The film stars Keira Knightley as a mid-twenties screw up who panics when her boyfriend proposes.  She goes to live with her new 16-year-old friend, played by Chloe Grace-Moretz.  It looks…interesting?

4. Netflix won’t ship or process your DVDs on Weekends

Wait, people still use the DVD option? (Cinema Blend)

5. New Gone Girl Trailer

Because why not?  I know I’ve posted a trailer for this, or at least I think I have?  I know I’ll see this one because I’m curious about how the ending has changed.  I can’t wait for the internet backlash on that one.  The internet loves a good backlash (and so do I!).

What movie news got you excited this week?

Waiting on Wednesday: Magnolia by Kristi COok

Waiting on Wednesday is a weekly meme hosted by Jill at Breaking the Spine.  Its purpose is to spotlight eagerly-anticipated upcoming releases.

This week I’m eagerly awaiting:

Magnolia by Kristi Cook

Expected Release Date: August 5, 2014

In Magnolia Branch, Mississippi, the Cafferty and Marsden families are southern royalty. Neighbors since the Civil War, the families have shared vacations, holidays, backyard barbecues, and the overwhelming desire to unite their two clans by marriage. So when a baby boy and girl were born to the families at the same time, the perfect opportunity seemed to have finally arrived.

Jemma Cafferty and Ryder Marsden have no intention of giving in to their parents’ wishes. They’re only seventeen, for goodness’ sake, not to mention that one little problem: They hate each other! Jemma can’t stand Ryder’s nauseating golden-boy persona, and Ryder would like nothing better than to pretend stubborn Jemma doesn’t exist.

But when a violent storm ravages Magnolia Branch, it unearths Jemma’s and Ryder’s true feelings for each other as the two discover that the line between love and hate may be thin enough to risk crossing over.

(summary via Goodreads)

I’ve been reading a lot of pretty heavy stuff lately, so this one seems like a fairly good antidote, if you ignore the straight-up terrifying notion of an arranged marriage between two TEENAGERS in CONTEMPORARY AMERICA.  Which, I guess, is what the book is asking readers to do, since I think we all know where this one is going.  I don’t expect a lot of surprises out of this one, but I do expect a southern-fried romance, and it looks like it’s going to deliver on that front.  I don’t mind a little steamy read during the steamy hot days of summer.

What are you waiting on this week?

Book Review: Complicit by Stephanie Kuehn

Jamie Henry’s sister Cate has been in a juvenile detention center for two years, since the night she burned down a barn with horses and a classmate inside.  The classmate survived (albeit very hurt), the horses did not.  Since then, Jamie has tried to live life as normally as possible, dealing with his own anxiety issues.  But now Cate’s out, and she’s coming for him, telling him it’s time to face the truth.  But Jamie isn’t sure what truth she means.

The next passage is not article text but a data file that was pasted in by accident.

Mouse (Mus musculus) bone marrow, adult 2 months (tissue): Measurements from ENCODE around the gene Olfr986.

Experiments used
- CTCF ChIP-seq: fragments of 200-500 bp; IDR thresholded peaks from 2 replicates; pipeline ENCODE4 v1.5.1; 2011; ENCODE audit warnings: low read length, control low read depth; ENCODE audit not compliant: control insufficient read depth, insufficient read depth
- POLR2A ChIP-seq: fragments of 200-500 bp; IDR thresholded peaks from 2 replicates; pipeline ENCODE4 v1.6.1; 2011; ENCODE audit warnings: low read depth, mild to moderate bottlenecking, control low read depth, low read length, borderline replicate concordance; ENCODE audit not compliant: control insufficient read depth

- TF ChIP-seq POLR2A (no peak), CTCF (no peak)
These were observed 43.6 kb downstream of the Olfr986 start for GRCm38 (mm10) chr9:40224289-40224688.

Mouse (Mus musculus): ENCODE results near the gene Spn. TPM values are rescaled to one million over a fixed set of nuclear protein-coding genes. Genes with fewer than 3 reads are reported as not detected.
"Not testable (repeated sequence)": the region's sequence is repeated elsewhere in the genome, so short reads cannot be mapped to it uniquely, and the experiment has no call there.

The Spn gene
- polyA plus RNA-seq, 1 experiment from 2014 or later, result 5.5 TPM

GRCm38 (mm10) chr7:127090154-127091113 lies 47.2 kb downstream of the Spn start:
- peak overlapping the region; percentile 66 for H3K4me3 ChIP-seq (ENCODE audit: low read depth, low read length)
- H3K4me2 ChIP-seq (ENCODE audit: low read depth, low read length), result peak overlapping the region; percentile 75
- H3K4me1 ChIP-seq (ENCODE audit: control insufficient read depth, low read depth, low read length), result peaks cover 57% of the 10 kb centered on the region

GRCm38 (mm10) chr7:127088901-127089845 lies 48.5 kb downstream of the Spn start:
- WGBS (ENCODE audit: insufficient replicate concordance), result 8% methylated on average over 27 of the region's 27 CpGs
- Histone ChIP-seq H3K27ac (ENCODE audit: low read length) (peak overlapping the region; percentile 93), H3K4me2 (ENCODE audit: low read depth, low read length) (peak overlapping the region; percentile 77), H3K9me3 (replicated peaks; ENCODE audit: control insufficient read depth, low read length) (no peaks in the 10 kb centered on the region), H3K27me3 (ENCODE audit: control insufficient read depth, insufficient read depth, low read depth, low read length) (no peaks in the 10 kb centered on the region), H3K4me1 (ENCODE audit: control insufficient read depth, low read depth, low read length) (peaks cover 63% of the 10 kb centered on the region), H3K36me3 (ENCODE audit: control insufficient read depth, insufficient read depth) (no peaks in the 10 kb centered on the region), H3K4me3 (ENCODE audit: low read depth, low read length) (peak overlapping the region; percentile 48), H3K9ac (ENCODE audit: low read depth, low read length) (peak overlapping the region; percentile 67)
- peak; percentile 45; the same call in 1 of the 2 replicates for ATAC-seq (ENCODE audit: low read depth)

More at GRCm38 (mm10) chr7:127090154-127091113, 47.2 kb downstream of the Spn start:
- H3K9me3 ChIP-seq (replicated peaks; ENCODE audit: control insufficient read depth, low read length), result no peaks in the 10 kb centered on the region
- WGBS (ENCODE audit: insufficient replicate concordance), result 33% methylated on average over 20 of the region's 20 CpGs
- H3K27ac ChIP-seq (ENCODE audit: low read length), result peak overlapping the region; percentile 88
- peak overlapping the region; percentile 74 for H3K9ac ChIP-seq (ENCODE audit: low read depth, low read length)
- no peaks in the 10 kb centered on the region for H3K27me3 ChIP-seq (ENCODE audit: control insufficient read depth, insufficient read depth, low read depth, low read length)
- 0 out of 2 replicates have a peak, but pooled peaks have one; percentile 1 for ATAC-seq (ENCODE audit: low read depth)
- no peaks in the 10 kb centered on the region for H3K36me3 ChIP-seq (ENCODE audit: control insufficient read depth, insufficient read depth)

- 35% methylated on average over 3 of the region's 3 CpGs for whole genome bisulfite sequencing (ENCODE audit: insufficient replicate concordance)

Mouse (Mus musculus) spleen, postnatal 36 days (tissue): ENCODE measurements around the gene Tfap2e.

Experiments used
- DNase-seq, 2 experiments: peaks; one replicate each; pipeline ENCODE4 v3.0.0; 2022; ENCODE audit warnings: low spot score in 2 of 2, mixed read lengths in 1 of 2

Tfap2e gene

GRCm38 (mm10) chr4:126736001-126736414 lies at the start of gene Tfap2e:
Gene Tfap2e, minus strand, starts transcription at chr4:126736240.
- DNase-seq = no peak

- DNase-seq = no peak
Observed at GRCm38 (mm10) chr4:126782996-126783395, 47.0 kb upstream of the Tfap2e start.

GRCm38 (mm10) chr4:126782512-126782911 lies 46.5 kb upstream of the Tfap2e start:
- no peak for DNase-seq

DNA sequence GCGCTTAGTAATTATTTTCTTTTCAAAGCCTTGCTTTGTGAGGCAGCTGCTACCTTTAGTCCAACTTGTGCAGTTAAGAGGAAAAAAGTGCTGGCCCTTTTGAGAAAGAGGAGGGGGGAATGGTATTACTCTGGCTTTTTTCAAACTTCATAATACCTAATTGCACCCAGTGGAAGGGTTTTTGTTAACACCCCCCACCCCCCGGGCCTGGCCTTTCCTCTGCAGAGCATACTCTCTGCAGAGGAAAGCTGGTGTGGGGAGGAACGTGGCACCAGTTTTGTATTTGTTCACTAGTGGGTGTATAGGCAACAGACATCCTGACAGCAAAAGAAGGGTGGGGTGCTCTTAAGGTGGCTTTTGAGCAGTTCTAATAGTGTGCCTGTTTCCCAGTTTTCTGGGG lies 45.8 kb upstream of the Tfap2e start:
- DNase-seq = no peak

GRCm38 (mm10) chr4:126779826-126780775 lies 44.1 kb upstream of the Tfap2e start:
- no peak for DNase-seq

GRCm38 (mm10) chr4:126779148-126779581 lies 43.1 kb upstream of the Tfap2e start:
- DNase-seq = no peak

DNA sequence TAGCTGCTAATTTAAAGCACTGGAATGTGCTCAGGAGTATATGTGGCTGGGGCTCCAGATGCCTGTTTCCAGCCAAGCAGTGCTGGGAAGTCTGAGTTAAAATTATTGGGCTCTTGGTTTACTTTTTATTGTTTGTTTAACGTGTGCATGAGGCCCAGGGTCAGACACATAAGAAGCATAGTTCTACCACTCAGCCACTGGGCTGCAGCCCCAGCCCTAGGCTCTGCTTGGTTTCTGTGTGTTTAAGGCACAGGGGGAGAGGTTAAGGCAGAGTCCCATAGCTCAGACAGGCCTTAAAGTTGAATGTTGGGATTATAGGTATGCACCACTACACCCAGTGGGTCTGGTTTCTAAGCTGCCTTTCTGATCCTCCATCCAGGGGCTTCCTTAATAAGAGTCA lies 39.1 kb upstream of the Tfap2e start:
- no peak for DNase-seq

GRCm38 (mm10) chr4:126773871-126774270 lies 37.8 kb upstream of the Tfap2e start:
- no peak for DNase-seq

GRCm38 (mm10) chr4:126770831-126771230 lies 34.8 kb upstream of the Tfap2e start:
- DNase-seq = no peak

Kuehn’s latest offering is a gripping, absolutely riveting thrill of a novel.  From the onset, readers will be find Jamie’s narrative compelling, his voice authentic, and the slow-burn of the story absolutely unforgettable.  This is a knockout of a novel, and despite the fact that many readers will extol or lament the ending, the novel as a whole is as strong as can be.  This is not a case where the ending makes the book.  The book makes the book, because it’s really that good.

From the start, readers will know that there’s more to this story than meets the eye.  Jamie is a classic unreliable narrator, and while he has moments of sympathy, he’s also kind of a dick.  All of this works perfectly, and Kuehn’s grasp of the character and his affectations make this a hell of a read.  Readers know that Jamie isn’t telling the whole truth, either because he doesn’t want to or because he literally can’t, but there are clues in the text to help them figure it out alongside Jamie.

A great example of a look at mental illness from inside the mental illness, this book stands apart from others of similar ilk because it’s so exceedingly well done.  Tight pacing, excellent plotting, and a firm grasp on the prose makes this a quick read, but one that demands a second or third, much closer reading.  Readers are going to want to go back and look for clues they missed the first time around.  And they’re going to want to talk about them.  Because this is a book that demands to be discussed.

Absolutely engrossing and horrifying.  Recommended for teens and adults alike.  This will make a great discussion book, and is guaranteed to haunt readers for a good long while.  One of the best of the year.

Complicit by Stephanie Kuehn. St. Martin’s Griffin: 2014. Library copy.